The Charlotte Museum of History, a 501(c)(3) organization, educates a broad public audience about the founding story of Charlotte and Mecklenburg County, in the context of national history. Our mission is to provide quality educational programming at the Hezekiah Alexander Home Site and to preserve the site for the education of present and future generations. The museum building is the location of three continuing exhibitions: Rock House Mysteries, Keeping Watch on Water, and Charlotte Neighborhoods. Hezekiah Alexander played a leadership role in Charlotte and Mecklenburg County during the years North Carolina was a British colony. He was elected by his peers to lead during the critical years of 1774 to 1776 when Committees of Safety served as the de facto government following the end of royal government. He was then elected to serve as a member of the North Carolina Fifth Provincial Congress that wrote North Carolina’s first constitution and bill of rights. Hezekiah Alexander is remembered as a signer of the Mecklenburg Declaration of Independence and the Mecklenburg Resolves. Our student orientation and tours of the historic home site discuss the three cultures that were present in colonial Charlotte/Mecklenburg County: the Catawba Indian Nation, European Immigrants, and African Americans. We discuss how these groups would have lived and interacted.
3500 Shamrock Drive, Charlotte, NC 28215
The city of Charlotte was founded 250 years ago and since then millions have called the Queen City home. But what was it like to live here in Mecklenburg County when Charlotte was just a small village surrounded by farmland and wild woods? Join the Charlotte Museum of History to travel back to Colonial Charlotte and see the spaces, touch the objects, and hear the sounds of the past. Over the course of this two-hour program, students tour the historic Hezekiah Alexander Home Site while learning about the people who lived here over 250 years ago. Participants will see how life during the Colonial period was different from how we live today, make connections between the past and present, practice critical colonial skills like bartering, and discover the important role Hezekiah Alexander played in the founding of our state. Bring history to life for your students through this vibrant educational experience that immerses them in Colonial Mecklenburg County!
This program is designed to meet the needs of a third grade audience, but may be adjusted to fit the needs of other elementary, middle, or high school-aged students upon request.
Lauren Wallace; Education Specialist
9:00AM-3:00PM; Tuesday – Friday
The Charlotte Museum of History
$6.00 per student and $5.00 per adult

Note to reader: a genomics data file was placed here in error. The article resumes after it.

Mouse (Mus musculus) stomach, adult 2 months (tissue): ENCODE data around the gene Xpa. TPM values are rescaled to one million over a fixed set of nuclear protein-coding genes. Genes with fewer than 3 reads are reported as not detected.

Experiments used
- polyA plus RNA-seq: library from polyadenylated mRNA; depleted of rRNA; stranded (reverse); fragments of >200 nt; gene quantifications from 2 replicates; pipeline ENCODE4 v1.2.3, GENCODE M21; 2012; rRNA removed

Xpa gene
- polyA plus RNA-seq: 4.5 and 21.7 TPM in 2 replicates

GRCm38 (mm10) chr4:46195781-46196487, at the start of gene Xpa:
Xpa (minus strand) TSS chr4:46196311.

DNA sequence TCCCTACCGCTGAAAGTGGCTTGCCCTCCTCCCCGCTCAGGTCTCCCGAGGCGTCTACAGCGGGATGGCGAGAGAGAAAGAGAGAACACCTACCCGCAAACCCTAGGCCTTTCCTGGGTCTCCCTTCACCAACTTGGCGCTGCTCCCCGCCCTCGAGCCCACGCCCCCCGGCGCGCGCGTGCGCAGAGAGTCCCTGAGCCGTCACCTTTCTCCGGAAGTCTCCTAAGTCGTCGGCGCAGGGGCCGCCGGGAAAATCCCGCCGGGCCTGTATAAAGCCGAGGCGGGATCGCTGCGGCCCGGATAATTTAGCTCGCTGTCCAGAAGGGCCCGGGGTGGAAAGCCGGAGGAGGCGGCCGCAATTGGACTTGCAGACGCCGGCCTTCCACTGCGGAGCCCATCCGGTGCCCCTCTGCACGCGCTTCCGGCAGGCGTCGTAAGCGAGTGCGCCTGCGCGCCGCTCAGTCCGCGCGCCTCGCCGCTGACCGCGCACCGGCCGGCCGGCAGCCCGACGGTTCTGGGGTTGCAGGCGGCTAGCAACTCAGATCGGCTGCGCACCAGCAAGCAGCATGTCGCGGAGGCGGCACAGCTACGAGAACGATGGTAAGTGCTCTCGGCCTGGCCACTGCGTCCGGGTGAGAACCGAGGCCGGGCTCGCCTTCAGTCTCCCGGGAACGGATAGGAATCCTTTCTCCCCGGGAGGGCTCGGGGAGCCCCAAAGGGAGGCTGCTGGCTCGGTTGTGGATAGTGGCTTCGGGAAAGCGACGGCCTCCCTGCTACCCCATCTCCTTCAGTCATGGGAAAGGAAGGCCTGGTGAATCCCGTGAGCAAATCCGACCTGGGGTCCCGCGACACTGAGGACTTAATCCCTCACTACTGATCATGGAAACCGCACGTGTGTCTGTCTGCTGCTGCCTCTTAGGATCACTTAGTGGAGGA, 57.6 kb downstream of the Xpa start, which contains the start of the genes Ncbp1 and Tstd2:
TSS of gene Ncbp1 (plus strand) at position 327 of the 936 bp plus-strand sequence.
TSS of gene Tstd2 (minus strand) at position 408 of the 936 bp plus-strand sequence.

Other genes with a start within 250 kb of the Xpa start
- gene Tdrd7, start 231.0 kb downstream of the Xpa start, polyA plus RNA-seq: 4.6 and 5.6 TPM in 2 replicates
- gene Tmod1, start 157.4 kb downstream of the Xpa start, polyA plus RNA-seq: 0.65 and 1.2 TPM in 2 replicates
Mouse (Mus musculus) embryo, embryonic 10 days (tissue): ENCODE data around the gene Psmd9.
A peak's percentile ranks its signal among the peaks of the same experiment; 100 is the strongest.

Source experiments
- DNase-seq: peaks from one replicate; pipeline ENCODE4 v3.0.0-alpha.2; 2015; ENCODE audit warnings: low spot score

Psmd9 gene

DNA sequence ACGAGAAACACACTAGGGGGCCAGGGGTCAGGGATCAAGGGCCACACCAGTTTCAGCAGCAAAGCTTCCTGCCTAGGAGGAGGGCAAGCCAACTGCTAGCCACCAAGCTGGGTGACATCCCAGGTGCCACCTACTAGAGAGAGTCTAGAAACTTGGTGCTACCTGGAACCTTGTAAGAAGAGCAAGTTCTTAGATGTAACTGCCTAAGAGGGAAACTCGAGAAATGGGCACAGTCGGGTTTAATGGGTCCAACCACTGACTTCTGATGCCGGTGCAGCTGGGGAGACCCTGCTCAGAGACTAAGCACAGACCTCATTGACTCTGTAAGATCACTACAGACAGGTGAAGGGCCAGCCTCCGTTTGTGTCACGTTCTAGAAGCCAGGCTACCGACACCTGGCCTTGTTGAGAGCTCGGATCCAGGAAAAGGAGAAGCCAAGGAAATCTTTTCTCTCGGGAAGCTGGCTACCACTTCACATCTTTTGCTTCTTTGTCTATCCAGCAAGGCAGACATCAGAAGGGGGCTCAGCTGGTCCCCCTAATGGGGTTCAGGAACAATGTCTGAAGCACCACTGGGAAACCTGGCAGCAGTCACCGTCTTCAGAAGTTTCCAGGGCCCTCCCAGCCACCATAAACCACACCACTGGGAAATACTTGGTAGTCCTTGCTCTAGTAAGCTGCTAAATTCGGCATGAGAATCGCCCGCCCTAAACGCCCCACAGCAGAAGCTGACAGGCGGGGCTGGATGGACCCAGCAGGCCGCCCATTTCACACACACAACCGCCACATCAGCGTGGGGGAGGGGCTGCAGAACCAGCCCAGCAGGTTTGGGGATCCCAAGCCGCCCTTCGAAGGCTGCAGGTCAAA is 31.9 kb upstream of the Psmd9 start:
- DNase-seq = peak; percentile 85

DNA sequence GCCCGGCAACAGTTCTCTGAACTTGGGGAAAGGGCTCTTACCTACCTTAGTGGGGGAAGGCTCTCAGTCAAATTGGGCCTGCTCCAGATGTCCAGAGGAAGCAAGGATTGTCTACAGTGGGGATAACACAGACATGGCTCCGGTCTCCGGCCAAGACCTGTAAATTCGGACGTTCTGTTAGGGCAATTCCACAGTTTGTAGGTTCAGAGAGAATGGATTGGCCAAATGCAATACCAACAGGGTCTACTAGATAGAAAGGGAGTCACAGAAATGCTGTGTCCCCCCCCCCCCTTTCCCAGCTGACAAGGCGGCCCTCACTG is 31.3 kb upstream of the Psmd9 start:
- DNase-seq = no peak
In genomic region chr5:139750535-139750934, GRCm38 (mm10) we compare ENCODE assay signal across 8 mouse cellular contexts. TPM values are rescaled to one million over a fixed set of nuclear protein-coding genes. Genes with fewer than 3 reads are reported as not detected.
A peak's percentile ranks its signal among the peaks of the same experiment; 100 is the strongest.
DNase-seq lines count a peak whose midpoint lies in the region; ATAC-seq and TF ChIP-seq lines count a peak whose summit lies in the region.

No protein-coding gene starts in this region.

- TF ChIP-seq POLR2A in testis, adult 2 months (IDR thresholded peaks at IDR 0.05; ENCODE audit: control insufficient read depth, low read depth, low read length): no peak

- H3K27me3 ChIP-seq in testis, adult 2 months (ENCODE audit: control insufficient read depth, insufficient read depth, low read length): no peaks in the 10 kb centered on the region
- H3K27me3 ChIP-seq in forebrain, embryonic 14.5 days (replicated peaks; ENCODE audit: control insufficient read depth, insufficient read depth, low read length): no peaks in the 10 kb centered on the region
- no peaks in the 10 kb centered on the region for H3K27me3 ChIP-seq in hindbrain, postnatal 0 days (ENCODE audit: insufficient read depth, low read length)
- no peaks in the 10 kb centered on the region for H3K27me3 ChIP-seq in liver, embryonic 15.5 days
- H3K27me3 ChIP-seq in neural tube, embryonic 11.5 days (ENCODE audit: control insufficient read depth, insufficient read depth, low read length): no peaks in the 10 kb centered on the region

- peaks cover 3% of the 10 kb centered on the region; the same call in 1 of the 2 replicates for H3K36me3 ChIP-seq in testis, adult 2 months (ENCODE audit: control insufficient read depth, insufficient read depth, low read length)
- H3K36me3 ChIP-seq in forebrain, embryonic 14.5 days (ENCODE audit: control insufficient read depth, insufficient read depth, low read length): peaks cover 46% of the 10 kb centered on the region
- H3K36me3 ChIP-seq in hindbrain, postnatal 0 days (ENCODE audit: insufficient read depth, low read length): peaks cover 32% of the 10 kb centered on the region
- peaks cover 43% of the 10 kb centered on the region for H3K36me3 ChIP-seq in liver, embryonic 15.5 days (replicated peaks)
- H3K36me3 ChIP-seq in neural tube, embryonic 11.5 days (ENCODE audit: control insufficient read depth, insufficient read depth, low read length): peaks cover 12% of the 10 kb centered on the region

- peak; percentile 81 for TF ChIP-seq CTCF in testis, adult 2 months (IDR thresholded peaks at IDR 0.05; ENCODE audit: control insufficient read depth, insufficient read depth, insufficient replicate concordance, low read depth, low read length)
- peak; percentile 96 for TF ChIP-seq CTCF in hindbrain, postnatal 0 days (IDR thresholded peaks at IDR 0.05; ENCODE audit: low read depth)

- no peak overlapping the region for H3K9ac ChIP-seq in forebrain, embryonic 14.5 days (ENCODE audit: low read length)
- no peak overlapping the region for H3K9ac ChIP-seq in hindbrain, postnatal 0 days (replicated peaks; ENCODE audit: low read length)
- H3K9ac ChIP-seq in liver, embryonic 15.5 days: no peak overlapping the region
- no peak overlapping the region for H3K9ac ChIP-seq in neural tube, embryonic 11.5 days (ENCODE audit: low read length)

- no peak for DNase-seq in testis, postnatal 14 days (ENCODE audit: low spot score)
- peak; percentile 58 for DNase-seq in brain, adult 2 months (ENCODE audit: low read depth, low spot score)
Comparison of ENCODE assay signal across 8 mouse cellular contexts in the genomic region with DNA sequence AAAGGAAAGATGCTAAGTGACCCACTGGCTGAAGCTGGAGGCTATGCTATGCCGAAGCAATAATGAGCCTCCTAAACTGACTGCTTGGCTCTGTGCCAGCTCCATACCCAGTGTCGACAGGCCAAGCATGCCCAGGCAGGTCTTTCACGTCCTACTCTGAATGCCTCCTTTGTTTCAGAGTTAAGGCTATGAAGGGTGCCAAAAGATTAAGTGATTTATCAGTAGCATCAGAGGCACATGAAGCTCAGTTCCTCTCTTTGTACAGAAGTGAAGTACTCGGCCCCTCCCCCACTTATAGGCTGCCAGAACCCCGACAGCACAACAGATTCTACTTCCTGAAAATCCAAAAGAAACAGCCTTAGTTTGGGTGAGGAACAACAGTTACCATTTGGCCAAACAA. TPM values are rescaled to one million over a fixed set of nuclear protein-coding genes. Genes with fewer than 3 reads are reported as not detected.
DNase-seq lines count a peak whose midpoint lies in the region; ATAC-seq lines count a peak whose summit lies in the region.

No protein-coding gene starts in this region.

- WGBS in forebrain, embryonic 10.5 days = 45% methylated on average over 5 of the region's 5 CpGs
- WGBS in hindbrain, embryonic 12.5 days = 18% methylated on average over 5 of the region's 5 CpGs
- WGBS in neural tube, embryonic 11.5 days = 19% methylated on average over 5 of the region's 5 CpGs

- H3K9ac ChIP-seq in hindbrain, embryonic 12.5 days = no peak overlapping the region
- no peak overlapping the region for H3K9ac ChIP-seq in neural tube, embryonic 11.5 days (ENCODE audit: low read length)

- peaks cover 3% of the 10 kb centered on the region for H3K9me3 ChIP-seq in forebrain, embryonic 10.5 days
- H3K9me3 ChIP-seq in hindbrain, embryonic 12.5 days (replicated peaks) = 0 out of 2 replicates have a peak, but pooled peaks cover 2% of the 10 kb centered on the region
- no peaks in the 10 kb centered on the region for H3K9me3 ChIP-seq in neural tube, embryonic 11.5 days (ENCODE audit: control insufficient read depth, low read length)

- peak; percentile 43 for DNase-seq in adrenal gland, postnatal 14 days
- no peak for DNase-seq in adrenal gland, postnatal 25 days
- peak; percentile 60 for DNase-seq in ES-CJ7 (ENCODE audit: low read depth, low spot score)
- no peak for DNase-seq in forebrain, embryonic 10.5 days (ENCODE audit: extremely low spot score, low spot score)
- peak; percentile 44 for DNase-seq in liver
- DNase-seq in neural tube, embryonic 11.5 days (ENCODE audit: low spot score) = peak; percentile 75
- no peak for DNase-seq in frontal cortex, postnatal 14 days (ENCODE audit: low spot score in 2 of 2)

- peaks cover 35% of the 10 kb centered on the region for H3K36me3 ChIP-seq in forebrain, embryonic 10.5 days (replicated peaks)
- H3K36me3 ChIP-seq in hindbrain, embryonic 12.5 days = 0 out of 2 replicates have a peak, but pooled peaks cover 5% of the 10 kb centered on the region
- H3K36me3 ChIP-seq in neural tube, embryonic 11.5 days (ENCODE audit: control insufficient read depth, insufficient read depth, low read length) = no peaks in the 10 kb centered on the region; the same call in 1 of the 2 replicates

RI.3.3 Describe the relationship between a series of historical events, scientific ideas or concepts, or steps in technical procedures in a text, using language that pertains to time, sequence, and cause/effect.
Tour guides for Colonial Charlotte help students understand the root causes of immigration to the Carolina Backcountry, the American Revolution, and technological development in the 18th century. Students learn the importance of cause and effect when describing historical experience, particularly how experiences build on one another over time.
SL.3.2 Determine the main ideas and supporting details of a text read aloud or information presented in diverse media and formats, including visually, quantitatively, and orally.
Colonial Charlotte uses historical objects and reproductions, along with discussion, to help students understand the foundations of Charlotte, local culture, and trade. Students are asked to consider the function and cultural importance of objects such as sugar, gourds, revolutionary documents, colonial currency, and more.
SL.3.3 Ask and answer questions about information from a speaker, offering appropriate elaboration and detail.
Questions and responses are encouraged during the tour and activities of Colonial Charlotte. Students are asked to consider connections between 18th-century lifestyles and their own lives today.
3.H.1 Understand how events, individuals, and ideas have influenced the history of local and regional governments.
Colonial Charlotte helps students make connections between broad historical narratives (the settling of the American Colonies, cultural exchange between Native Americans and settlers, the American Revolution) and the people and concepts that shaped them. This program emphasizes differences and commonalities between the culture groups of the Carolina Backcountry and how each utilized the environment to provide for themselves.
3.E.1 Understand how the location of regions affects activity in a market economy.
In Colonial Charlotte, Students are asked to consider the trade economy of the Colonial Era, a time when cities were few and far between. An interactive discussion focuses on consumer goods, trade and bartering, exchange over geographical distance, and colonial currency.
3.G.1.3 Exemplify how people adapt to, change and protect the environment to meet their needs.
Students tour multiple buildings from the 18th century and learn up-close how early settlers altered their environment to maximize comfort, resource availability, and security. Students are prompted to consider the different approaches to resource and environment use used by Native Americans and colonists.
$100 cancellation fee.
72 hours in advance.